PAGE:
June 12, 2017

TV Ratings – What do They Really Mean?



While your child’s favorite TV shows may evolve over time, the TV rating guidelines stay the same. This easy-to-use system is designed to help you decide which programs are a go and which are a no.

“It empowers the parent,” said Heather Feinstein, executive secretary of the TV Parental Guidelines monitoring board, www.tvguidelines.org.

Every TV show, in fact each and every episode of a series, will have an individual rating which alerts the parent as to what type of content may be found within the show.

Like at the movie theatre, there are TV-G, TV-PG, TV-14 and TV-MA (mature audience) ratings. But to make things even easier, there are additional ratings specifically for children’s programming including TV-Y and TV-Y7.

TV Y programs, whether animated or live-action, involve themes and elements that are specifically designed for a very young audience, including children ages 2-6. These programs are not expected to frighten younger children or carry inappropriate language.

TV Y7 ratings are TV shows that may be more appropriate for children ages 7 and above. Themes and elements may include mild fantasy violence or comedic violence, or may frighten children under the age of seven. Therefore, parents may wish to consider the suitability of this program for their very young children.

Another point to know about Y7 ratings is that the program may be more appropriate for children who have acquired the developmental skills needed to distinguish between make-believe and reality.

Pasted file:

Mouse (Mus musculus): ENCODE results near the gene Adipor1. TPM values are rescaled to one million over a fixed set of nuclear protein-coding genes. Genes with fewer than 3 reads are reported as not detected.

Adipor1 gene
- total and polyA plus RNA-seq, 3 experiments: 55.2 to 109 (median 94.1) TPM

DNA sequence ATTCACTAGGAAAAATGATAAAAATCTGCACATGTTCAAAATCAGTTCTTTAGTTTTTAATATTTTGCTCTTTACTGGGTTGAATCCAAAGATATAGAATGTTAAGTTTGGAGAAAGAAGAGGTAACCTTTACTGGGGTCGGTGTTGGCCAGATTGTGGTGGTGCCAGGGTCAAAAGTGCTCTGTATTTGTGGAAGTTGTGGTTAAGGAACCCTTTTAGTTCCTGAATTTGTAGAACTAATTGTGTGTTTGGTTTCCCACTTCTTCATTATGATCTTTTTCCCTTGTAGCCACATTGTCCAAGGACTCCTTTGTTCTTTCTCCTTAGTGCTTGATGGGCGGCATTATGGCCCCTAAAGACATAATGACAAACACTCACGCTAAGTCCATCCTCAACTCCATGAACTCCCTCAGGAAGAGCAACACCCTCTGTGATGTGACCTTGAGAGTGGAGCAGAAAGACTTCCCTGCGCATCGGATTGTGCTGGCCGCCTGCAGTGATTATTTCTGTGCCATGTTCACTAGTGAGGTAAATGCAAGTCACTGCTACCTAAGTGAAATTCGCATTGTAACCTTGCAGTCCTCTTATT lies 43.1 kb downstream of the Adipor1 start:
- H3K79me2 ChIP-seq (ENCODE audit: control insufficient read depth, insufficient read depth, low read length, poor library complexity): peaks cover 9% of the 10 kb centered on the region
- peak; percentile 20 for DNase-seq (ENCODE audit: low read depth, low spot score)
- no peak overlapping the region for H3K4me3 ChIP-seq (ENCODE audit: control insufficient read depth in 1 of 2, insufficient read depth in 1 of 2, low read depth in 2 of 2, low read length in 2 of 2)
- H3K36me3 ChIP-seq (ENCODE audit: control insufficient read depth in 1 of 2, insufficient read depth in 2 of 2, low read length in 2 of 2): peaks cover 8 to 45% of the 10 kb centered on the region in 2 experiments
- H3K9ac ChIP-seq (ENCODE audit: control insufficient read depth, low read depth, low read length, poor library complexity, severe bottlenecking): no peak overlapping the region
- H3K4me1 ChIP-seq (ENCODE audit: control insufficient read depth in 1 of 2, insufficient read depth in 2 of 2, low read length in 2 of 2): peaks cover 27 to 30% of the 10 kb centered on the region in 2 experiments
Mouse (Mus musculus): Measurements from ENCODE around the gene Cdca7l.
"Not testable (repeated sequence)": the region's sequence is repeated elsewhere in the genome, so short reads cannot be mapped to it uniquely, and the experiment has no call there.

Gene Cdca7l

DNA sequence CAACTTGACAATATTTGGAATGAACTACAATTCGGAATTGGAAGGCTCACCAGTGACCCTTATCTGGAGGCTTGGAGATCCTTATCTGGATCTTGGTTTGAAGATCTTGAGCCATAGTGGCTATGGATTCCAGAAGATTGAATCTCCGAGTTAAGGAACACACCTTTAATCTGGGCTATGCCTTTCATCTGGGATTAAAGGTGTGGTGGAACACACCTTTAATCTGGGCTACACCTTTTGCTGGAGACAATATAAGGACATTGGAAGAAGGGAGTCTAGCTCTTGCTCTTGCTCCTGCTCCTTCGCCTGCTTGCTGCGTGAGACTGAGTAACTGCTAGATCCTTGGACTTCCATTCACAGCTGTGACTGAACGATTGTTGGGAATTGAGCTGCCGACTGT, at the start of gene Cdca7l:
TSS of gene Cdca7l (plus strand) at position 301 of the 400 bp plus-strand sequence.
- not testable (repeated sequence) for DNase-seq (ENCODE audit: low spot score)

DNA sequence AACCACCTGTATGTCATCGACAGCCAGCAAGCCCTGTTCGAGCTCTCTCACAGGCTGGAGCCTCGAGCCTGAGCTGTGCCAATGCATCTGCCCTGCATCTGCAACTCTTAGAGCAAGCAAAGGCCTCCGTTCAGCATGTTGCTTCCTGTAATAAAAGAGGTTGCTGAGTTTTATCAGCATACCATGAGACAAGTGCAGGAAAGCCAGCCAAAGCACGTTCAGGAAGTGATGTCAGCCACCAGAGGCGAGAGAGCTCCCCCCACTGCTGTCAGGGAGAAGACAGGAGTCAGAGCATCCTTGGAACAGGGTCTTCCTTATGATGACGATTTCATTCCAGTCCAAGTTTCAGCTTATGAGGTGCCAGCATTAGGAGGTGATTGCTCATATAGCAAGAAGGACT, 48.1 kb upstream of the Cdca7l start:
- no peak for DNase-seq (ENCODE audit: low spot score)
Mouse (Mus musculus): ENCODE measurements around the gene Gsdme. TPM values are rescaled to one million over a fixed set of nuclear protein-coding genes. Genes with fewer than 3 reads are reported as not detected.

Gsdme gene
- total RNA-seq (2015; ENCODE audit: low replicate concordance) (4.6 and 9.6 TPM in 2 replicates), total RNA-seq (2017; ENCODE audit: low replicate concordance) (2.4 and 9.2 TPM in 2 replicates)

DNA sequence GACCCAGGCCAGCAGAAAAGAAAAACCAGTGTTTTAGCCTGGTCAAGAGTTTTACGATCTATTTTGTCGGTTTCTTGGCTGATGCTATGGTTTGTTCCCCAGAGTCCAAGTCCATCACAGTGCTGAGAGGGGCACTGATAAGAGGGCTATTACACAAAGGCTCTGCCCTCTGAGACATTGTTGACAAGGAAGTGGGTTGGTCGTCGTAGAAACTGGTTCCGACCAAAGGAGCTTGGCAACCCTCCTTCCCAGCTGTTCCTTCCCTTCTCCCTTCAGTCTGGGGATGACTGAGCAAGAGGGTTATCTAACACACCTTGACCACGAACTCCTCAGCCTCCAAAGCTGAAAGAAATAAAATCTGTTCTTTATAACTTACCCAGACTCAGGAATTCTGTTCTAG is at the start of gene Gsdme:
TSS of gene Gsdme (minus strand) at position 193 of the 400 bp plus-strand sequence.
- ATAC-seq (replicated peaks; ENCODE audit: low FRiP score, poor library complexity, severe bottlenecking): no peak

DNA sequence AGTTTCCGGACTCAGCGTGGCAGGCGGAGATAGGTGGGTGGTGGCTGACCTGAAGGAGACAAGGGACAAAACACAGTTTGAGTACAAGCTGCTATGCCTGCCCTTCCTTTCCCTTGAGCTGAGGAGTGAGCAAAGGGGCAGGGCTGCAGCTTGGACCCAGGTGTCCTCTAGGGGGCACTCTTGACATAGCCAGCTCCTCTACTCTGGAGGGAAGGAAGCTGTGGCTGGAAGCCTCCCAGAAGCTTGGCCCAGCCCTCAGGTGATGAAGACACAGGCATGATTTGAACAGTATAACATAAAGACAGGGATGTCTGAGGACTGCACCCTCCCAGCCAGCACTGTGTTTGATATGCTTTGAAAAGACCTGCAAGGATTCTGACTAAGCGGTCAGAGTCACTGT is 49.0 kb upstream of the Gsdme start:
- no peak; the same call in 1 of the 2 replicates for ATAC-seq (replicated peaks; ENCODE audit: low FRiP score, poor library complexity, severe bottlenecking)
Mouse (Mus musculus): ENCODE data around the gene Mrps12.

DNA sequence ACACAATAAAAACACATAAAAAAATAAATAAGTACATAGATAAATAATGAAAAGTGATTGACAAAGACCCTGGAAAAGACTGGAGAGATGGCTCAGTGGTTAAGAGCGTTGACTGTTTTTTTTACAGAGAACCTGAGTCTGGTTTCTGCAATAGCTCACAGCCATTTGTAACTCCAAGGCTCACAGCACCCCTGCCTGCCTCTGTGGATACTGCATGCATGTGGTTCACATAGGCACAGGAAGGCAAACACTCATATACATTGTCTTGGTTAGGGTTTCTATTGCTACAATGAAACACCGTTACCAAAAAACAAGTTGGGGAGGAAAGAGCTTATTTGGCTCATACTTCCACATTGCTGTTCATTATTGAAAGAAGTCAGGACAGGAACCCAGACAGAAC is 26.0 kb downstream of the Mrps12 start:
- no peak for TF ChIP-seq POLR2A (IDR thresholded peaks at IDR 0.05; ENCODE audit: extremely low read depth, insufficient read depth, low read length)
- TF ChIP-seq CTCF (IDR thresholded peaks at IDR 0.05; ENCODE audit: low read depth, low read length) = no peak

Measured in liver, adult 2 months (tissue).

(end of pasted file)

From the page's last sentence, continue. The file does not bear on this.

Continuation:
To further aid parents, there are ratings content descriptors indicating that a program may contain suggestive dialogue (D), coarse or crude language (L), sexual situations (S) or violence (V).

The ratings are not only flashed at the beginning of the show, but cable and satellite companies will frequently include the ratings on the “information” screens – the screens that summarize the program.

If a theatrical movie is being rerun on television it may have been edited and will have a TV rating that is adapted to reflect those modifications.

Also, keep in mind that while a show may be rated TV-G or TV-Y7 there could still be potty language that some parents may find inappropriate.

“The parents are the best judge to gauge what is appropriate for their child,” said Heather. If possible, a parent watching the movie/program before a child sees it is still the best way to go.

For more information visit www.tvguidelines.org/ratings.htm


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